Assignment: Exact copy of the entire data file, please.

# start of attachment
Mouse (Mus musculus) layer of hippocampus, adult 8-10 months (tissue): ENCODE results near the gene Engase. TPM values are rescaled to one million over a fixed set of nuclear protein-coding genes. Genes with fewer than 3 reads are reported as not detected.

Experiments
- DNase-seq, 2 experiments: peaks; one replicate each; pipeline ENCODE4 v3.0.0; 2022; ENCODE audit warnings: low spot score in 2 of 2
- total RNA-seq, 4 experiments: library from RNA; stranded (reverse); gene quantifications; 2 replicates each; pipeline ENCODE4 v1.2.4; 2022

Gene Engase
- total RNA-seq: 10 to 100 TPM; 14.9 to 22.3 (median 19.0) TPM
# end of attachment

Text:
Mouse (Mus musculus) layer of hippocampus, adult 8-10 months (tissue): ENCODE results near the gene Engase. TPM values are rescaled to one million over a fixed set of nuclear protein-coding genes. Genes with fewer than 3 reads are reported as not detected.

Experiments
- DNase-seq, 2 experiments: peaks; one replicate each; pipeline ENCODE4 v3.0.0; 2022; ENCODE audit warnings: low spot score in 2 of 2
- total RNA-seq, 4 experiments: library from RNA; stranded (reverse); gene quantifications; 2 replicates each; pipeline ENCODE4 v1.2.4; 2022

Gene Engase
- total RNA-seq: 10 to 100 TPM; 14.9 to 22.3 (median 19.0) TPM